23
Sep
2014

Voice of Customer – do you speak "customerese"?

23 September 2014

Measurement of customer expectations and customer satisfaction is an essential prerequisite for targeted quality management. In our periodically published series "Voice of Customer", we will provide an overview of the most important methodological aspects.

In the course of ongoing globalization, suppliers from emerging countries have significantly intensified price competition. As a result, B2B companies in industrialized countries have come to recognize the growing importance of first understanding and then meeting their customers’ expectations to the best of their ability. However, to achieve that aim companies need to ask the right people the right questions. They then need to thoroughly understand the answers in order to develop and adopt concrete measures. Here, B2B follows its own rules: in contrast to B2C which deals with the anonymous mass customer, B2B surveys smaller samples of known customers and is characterized by long-term relationships and interactions across multiple company functions. The B2B customers are also more prone to making rational decisions about the purchasing of rather complex products.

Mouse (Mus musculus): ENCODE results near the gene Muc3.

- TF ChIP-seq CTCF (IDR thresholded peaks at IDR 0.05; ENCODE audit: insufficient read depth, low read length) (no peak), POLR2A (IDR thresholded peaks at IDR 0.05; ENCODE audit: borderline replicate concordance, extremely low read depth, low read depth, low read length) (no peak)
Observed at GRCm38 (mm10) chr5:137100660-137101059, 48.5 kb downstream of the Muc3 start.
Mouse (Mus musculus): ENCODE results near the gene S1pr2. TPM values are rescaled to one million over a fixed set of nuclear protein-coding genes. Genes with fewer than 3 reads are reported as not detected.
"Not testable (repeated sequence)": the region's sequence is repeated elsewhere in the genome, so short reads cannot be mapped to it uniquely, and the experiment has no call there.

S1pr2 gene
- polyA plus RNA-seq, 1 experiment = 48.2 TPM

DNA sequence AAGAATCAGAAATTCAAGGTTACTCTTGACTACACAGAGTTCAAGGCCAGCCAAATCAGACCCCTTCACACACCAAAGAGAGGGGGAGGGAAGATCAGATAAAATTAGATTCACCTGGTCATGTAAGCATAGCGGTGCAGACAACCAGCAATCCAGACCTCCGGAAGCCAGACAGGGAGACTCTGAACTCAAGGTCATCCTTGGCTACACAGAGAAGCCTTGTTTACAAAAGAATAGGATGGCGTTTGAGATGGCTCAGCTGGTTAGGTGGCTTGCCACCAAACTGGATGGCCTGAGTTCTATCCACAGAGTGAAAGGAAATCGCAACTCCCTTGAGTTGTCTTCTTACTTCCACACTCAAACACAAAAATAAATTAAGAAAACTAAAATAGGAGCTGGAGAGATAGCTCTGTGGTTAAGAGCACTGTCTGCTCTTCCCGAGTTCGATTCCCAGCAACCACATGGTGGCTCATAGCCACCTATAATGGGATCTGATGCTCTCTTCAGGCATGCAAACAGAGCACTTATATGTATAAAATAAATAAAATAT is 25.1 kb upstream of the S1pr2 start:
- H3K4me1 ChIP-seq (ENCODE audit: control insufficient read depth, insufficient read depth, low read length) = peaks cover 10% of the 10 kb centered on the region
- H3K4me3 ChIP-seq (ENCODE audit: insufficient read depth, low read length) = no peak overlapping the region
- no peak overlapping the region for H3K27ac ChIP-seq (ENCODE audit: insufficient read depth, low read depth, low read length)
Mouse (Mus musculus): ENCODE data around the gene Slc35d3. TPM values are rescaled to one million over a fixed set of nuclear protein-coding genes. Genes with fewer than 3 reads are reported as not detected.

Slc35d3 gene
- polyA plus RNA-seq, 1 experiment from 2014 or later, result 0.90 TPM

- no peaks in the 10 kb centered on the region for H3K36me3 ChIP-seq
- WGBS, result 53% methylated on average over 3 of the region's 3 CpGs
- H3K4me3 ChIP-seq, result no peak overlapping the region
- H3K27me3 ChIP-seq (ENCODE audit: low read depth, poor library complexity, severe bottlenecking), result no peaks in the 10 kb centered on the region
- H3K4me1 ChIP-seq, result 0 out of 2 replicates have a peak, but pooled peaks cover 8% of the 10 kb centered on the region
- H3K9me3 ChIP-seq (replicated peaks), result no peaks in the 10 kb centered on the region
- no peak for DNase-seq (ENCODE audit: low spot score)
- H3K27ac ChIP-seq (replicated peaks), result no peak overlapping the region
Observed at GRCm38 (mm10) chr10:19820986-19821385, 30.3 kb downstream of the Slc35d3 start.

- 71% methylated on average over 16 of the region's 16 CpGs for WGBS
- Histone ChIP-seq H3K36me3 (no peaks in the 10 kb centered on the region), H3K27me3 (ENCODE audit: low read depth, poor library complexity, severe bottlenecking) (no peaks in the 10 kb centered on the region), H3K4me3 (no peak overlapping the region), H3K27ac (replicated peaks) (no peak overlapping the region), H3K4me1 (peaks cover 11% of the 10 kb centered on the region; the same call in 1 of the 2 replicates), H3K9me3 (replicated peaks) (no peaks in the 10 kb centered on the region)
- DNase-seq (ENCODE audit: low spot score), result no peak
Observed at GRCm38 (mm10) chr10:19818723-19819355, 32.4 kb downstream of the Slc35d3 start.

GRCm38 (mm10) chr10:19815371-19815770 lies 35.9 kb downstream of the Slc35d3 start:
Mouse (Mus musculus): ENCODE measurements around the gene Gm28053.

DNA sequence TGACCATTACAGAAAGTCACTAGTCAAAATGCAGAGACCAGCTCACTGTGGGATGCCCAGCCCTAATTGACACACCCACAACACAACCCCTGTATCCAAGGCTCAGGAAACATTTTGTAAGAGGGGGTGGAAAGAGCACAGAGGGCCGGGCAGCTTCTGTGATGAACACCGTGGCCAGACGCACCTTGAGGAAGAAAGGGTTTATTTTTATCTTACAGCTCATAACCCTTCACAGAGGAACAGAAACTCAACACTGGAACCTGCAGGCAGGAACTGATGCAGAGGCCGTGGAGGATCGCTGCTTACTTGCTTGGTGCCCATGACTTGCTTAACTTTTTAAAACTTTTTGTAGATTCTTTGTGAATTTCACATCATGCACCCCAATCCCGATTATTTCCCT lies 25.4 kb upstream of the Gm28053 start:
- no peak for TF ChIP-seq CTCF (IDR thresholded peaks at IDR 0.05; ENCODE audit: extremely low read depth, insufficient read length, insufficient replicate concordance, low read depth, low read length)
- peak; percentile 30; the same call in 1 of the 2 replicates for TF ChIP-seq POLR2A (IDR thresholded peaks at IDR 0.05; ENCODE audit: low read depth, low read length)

Customer Loyalty.

Loyalty is a central target and an indicator of the state of the customer relationship. It refers to the fidelity of a customer to a company in the sense of a positive, voluntary and emotional relation, leading to long-term, trustful and possibly exclusive partnership.

In customer satisfaction surveys, customers are often asked about their satisfaction with the products and services of a company. In this context, loyalty is often seen as an automatic consequence of a high satisfaction level and not as a key target for the development of customer retention. This approach wastes an opportunity to gain a much deeper understanding of the foundations of the relationship to the customers.

The measurement of loyalty provides a variety of additional insights: The respective indicators capture underlying causes of (dis-)satisfaction, loyalty and buying behavior; they enable the identification of performance criteria with an especially strong impact on customer retention; they uncover basic and enhanced business opportunities and reveal potential threats such as competitive disadvantages. For in-depth insights, it is important to ask respondents to specify reasons for high or low values of loyalty indicators (e.g. “Have you thought about changing your supplier? If yes: why?”).

There are various indicators that can be used to measure loyalty. For surveys, prospective assessments by the customer are very suitable: What is the possibility …that you will recommend the company to a peer? …that you will purchase from the company in the future? … that you will use opportunities from cross-selling and that you will expand demand? The willingness to switch to another supplier may be a suitable indicator as well. In retrospect, useable data can be, e.g., the duration of the customer relationship, the number of competitors considered for the invitation of tenders, or the share-of-wallet, i.e. the share of the total order volume for a specific product category.